May 19, 2009
Hopes were high last night for the Nationals' young pitching prospect Ross Detwiler, and he delivered, going five innings against the visiting Pittsburgh Pirates and only allowing three runs, one of which was unearned. He only gave up four hits and zero walks! It's too bad they didn't ask the rookie to keep pitching, as the infamous Nationals bullpen collapsed almost immediately, once again. Garrett Mock kept throwing balls and allowed three runs, and the next reliever Jesus Colome gave up two more before the end of the sixth inning. (Jesus!) Joel Hanrahan put the (ironic) icing on the cake by giving up three more runs in the ninth inning, just for good measure. Final score: Pirates 12, Nats 7. Manager Manny Act announced that Hanrahan will become the regular closer once again, "the triumph of hope over experience." Attendance was only 14,549, which is almost as pathetic as it was for the franchise during the final years in Montreal. If the Lerners don't start spending money to acquire some decent pitchers, there won't be much fun to be had at Nationals Park this summer. See MLB.com.
Speaking of Nationals pitchers, Ryan Wagner announced that he is retiring from baseball, giving only vague reasons about wanting to spend more time with his family. See MLB.com. He has only been pitching at the minor league level this year, after spending 2008 recovering from a bad shoulder, but before the 2007 season, he (and Jon Rauch) were considered as possible replacements for closer Chad Cordero.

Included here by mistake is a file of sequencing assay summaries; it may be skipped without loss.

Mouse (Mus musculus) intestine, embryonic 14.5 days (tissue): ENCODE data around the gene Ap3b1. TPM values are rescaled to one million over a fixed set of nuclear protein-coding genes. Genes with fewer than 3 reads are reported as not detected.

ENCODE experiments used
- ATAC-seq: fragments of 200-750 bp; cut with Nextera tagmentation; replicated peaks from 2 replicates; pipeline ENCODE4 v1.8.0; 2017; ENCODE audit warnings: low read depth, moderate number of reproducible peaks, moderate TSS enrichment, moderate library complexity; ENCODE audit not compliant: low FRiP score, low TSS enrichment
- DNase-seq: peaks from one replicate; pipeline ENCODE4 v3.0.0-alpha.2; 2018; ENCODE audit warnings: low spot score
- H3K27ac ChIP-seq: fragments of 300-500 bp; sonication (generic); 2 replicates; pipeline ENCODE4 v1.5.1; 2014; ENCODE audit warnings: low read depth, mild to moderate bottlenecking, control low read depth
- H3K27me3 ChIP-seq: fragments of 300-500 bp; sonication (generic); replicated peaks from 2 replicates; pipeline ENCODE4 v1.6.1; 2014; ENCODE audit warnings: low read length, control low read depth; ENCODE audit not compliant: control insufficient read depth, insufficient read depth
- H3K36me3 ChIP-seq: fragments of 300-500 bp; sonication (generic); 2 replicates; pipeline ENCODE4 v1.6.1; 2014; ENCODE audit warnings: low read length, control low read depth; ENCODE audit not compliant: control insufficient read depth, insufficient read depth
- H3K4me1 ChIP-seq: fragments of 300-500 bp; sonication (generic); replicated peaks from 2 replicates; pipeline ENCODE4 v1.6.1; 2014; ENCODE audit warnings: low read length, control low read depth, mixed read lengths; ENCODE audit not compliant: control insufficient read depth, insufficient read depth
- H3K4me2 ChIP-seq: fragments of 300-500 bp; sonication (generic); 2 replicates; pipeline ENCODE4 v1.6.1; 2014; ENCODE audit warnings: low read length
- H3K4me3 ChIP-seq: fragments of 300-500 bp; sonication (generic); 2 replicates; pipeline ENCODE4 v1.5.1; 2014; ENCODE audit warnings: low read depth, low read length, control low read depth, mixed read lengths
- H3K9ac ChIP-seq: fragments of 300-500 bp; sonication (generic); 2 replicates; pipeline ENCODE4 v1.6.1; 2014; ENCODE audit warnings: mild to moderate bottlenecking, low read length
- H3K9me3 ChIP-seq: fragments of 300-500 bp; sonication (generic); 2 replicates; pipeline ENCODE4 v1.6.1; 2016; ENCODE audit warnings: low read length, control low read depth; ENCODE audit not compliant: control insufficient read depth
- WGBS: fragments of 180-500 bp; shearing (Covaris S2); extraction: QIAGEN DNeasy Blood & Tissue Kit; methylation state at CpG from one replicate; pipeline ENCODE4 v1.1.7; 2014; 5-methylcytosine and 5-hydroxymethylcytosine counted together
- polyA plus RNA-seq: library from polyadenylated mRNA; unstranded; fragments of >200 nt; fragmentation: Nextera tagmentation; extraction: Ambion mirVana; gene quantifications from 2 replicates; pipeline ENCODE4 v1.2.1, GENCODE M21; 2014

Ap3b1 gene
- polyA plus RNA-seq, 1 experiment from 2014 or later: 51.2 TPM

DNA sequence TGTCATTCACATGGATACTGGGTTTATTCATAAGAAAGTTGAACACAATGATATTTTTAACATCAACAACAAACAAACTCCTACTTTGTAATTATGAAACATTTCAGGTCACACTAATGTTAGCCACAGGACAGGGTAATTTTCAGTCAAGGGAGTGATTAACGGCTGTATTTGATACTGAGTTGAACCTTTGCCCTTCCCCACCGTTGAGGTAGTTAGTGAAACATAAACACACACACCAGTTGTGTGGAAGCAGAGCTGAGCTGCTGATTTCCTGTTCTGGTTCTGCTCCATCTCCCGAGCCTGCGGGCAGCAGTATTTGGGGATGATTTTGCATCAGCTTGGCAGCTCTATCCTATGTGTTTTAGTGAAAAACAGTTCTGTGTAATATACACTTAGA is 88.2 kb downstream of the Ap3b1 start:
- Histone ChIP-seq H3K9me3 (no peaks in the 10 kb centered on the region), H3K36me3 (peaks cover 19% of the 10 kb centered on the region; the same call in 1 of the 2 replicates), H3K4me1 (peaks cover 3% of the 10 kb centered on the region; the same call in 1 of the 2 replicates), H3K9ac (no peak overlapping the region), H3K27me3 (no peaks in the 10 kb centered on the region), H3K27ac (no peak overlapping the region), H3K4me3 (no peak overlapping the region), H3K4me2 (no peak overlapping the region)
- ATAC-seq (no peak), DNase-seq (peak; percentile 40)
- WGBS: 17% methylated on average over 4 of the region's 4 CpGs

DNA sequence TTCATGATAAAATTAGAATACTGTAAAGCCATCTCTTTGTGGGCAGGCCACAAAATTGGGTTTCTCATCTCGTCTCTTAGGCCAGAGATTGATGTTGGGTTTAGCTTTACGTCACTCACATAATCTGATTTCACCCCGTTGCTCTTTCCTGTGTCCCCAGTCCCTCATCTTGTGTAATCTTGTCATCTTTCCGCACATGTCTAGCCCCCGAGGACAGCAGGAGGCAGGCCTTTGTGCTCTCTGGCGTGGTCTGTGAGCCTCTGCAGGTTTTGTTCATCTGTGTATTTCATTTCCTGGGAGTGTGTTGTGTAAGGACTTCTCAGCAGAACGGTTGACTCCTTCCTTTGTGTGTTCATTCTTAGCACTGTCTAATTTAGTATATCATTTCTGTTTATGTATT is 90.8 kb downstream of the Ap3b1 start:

On the plus side, the Nationals currently rank #10 in the majors in the total number of runs, at 199.
UPDATE: Did I need to mention the four-game sweep of the Nationals by the visiting Philadelphia Phillies? No, I did not. Let the record show that the Nationals could have appealed the rain-shortened 7-5 loss in five and half innings on Saturday night, since they weren't able to finish the sixth inning.
Here is some great news that baseball may become more family-friendly: MLB has announced that the World Series games will begin at least a half hour earlier than last year, with the first pitch scheduled for before 8:00. See MLB.com. Before you credit the MLB honchos with benevolence, keep in mind that it's basically a bottom-line decision: in order to thrive commercially in the long run, they have to attract the interest of younger fans. Now if they can only cut back on the time devoted to TV advertisements...
Finally, Mike Zurawski came across a Web site with a very specific purpose: Demolition of Yankee Stadium. Yes, sports fans, it really is happening, and hundreds of seats have already been removed.